Your changes to the Libertarian Party Platform at our recent convention on the west coast have gone too far. I have been willing to work with you for many years in our common cause of increasing liberty in America, but now we must part company. The Libertarian Party has been an important voice for liberty for the past 35 years, and its Platform has acted as a rallying point for all of us who have worked so hard together for the cause of smaller government. Now your new Platform threatens all that we have accomplished, by changing what the Party considers its goal state and abandoning the principles that sustained it through three and a half decades of ideological engagement in the electoral arena. The Party is now turning its back on the segment of the voting public for whom it had been speaking so eloquently.

I cannot join you in calling for even less government than we have today in 2041. Since we minarchists and you anarchists formally set aside our differences at the 2008 convention, the LP has enjoyed what we must by now recognize has been startling success. Progress was slow at first, as we old-timers all remember, but when we realized that the strategy of the party should be to unite in electoral politics all Americans who want more economic and civil liberty, success was in some sense fore-ordained. We finally starting harnessing the electoral clout of the growing minority of Americans in our quadrant of Nolan space, and after a couple of false starts managed to broker the outcomes of an ever-increasing number of close elections. Sure, the Demopublicans fought back with the Voter Protection Act of 2013 to effectively neuter third parties, but the resounding Supreme Court decision that overturned it served to cement our role as political kingmaker. The subsequent few years were a blur to all of us, as both major parties scrambled to co-opt our voters by codifying the personal freedoms that many enlightened law enforcement officers had already tacitly been granting since the early twenty-teens anyway. But the decisive turn came in 2021, when the collapsing national health insurance program was defederalized, and a minority of states successfully adopted market-based solutions. Various state LPs acquired second-party status during the golden twenty-twenties, and helped hasten the defederalization trend by deftly parlaying that market-based approach to other responsibilities being devolved from D.C. Still, we were all surprised when we won that first governorship before having won a congressional seat, but in hindsight it was inevitable that such a celebrity LP candidate would choose a state executive post over a career in Congress -- and that the Demopublicans would use gerrymandering to delay Libertarian pluralities in any congressional district. Even our younger members can remember how the LP then displaced the GOP in the early 2030s as America's second party. Those were surprisingly unenjoyable times for the LP, as it proved so hard to translate our state-level successes into a final removal of federal interventions in various industries. Our efforts to amend the Constitution failed embarrassingly, but the Supreme Court again bailed us out by finally overturning Wickard v. Filburn. Much more satisfying has been our success in now half the states in rolling government back to just justice, public goods, and natural monopolies.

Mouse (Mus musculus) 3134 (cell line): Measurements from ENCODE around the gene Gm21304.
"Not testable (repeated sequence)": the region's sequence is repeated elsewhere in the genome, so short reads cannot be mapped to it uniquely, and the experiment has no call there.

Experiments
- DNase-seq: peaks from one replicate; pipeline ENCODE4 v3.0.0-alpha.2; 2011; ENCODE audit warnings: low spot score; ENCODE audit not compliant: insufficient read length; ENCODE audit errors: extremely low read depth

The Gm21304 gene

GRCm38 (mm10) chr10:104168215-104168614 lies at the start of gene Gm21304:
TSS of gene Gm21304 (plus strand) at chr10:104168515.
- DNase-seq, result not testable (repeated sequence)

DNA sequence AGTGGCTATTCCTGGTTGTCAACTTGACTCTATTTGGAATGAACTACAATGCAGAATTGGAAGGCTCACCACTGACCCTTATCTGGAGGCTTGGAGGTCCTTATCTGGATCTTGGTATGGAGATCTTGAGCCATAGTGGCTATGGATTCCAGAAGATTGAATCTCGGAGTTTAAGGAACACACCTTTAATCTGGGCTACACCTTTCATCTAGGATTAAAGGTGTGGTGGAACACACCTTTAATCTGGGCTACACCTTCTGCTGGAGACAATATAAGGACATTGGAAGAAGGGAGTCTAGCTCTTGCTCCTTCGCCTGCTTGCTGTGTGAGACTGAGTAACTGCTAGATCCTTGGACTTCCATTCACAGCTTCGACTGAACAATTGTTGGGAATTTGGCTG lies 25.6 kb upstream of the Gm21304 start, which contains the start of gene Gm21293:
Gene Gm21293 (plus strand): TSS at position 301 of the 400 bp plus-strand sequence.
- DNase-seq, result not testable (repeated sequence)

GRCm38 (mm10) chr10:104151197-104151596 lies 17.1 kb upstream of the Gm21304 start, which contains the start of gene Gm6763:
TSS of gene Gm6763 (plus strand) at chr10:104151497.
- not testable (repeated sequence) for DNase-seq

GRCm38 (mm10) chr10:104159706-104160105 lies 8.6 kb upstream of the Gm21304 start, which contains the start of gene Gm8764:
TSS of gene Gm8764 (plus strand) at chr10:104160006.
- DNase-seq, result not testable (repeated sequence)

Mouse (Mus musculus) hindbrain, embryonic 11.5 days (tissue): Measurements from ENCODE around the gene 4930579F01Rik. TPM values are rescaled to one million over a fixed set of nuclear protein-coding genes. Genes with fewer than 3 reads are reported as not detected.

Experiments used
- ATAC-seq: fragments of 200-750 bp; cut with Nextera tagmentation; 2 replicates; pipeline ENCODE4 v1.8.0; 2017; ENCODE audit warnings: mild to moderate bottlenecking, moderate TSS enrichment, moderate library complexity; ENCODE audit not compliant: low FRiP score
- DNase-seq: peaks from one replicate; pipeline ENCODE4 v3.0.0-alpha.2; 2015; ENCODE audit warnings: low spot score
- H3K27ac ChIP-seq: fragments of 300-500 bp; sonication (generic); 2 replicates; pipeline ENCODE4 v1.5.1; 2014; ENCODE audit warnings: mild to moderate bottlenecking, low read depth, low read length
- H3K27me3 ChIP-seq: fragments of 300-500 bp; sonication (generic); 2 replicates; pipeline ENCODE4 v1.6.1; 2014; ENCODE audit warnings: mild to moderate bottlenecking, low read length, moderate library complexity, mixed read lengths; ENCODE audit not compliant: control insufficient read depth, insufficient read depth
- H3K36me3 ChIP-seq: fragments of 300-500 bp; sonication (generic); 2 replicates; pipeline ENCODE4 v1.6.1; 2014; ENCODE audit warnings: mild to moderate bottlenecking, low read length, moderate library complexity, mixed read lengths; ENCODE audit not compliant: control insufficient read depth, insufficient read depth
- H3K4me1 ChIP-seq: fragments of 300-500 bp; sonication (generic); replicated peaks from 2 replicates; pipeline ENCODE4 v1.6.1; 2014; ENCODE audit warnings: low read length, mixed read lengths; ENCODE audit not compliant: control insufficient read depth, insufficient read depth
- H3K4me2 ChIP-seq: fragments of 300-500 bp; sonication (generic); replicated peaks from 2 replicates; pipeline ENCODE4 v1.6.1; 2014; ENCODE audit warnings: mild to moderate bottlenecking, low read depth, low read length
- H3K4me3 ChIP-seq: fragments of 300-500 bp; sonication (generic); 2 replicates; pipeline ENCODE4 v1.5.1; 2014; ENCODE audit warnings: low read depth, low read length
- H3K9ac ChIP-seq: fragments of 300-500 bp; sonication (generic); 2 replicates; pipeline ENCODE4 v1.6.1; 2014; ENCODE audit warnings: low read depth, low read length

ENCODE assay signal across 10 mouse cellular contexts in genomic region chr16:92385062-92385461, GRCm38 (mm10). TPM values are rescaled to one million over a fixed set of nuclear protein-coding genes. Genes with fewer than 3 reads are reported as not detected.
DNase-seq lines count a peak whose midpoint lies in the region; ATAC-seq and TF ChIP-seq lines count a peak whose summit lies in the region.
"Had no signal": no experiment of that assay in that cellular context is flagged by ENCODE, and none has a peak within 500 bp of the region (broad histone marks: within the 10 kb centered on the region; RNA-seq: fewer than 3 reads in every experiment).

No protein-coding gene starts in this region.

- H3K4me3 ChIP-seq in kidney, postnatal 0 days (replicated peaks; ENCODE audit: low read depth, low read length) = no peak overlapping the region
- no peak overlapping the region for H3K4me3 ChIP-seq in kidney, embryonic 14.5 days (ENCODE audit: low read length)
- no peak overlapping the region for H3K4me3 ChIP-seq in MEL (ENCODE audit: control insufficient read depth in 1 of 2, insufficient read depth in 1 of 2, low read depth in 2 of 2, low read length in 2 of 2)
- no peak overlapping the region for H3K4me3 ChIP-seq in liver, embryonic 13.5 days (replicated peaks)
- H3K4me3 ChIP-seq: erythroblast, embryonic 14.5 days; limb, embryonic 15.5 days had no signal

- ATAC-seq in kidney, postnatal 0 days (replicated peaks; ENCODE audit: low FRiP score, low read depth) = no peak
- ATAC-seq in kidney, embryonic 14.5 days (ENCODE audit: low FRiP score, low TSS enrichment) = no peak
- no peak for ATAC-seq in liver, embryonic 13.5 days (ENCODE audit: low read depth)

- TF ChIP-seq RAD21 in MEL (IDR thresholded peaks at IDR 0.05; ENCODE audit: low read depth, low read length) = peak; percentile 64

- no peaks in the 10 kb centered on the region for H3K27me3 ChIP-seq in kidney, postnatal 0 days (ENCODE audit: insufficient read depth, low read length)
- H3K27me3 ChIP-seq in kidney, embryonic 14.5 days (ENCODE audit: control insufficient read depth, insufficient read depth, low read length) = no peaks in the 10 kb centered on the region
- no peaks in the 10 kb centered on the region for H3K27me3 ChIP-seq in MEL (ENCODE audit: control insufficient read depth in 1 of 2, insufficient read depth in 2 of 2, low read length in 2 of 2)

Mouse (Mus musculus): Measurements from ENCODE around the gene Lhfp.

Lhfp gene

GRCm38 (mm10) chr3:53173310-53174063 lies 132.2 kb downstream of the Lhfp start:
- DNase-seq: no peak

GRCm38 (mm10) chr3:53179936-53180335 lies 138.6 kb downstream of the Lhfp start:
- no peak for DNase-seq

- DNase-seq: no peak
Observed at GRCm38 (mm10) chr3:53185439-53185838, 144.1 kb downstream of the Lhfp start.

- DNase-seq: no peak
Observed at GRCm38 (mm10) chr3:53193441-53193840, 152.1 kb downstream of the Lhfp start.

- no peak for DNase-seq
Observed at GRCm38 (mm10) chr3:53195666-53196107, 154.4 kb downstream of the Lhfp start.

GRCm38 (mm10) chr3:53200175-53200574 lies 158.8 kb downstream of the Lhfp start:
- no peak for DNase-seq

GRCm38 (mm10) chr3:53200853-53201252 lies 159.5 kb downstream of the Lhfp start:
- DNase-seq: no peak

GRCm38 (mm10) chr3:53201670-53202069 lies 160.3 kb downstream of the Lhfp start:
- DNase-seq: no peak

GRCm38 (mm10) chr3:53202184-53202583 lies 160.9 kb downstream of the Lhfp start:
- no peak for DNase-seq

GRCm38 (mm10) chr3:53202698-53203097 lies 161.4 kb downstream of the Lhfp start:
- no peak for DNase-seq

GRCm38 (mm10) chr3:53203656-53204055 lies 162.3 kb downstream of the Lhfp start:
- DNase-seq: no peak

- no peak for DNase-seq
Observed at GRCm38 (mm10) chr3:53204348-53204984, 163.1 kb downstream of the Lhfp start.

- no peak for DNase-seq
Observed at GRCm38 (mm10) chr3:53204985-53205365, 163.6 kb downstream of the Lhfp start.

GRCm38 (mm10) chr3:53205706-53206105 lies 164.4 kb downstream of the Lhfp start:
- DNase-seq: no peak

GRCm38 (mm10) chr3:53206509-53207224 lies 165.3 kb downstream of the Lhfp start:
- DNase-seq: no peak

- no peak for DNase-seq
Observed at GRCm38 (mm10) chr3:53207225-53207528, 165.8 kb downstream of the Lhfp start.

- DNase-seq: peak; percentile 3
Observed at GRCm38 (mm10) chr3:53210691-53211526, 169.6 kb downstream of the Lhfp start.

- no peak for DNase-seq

I know you say the jury's still out about the complete road privatization and negative-income-tax repeal that the New Hampshire LP pushed into law in 2039, but I can't resist saying I told you so. I know you're still outraged at the secret unification talks that the LP National Committee held with the new confederalista leadership of the GOP, but I still say their recent electoral victories are just piggy-backing off of our successes at state-by-state governance. These calls for internal secession will die down once the voters realize that we Libertarians have already delivered 90% of the benefits of a state withdrawing from the federal union. By panicking and adopting an anarchist Platform reminiscent of the old pre-Portland proto-LP (remember it?), you won't reap any electoral rewards. Confederalista voters want to dissolve the federal government, not all government. It's only the short memories of our young anarchist radicals, combined with the apathy of our contented minarchists, that allowed you sneak your anarchism into the LP-USA Platform. It won't make a difference anyway, because the national Bylaws have for years now made the Platform's planks on intrastate issues be only advisory to the state LPs.

We in the California LP are already preparing to suspend our affiliation with LP-USA if necessary. I hear that other state LPs are considering this option as well. The LP-USA was a useful vehicle for anarchists and minarchists to push together in the shared direction of their respective goals, but now its usefulness for us minarchists has come to an end. We're at our stop, so we're getting off the train. America's revitalized federal system ensures that you can do no serious damage from D.C., and you have several sympathetic states in which you can work to improve on your New Hampshire experiment. I'm glad you're still weak in the California LP, and that there are many happily minarchist states to move to should you do here what you've done to New Hampshire. I make no apologies to my friends there who feel that we minarchists put the anarchists in a position to foul things up for them. America's vast improvements in recent decades would not have been possible if not for the now-historic "2008 Compromise" that allowed liberty-increasers to be a unified force in American electoral politics. Eternal vigilance is the price of liberty, and we minarchists were too complacent to take seriously the minority effort that was being organized in plain site in our own camp. I may someday return to the LP-USA if the minarchists win it back, but I've fought enough battles. I'm retiring from political activism to focus more on enjoying my grandchildren and the unprecedented freedom and prosperity that has been won for them by decades of hard work by united liberty-lovers.

Brian Holtz
July 2041

[For details on how the LP could attempt to achieve the results fantasized about above, see]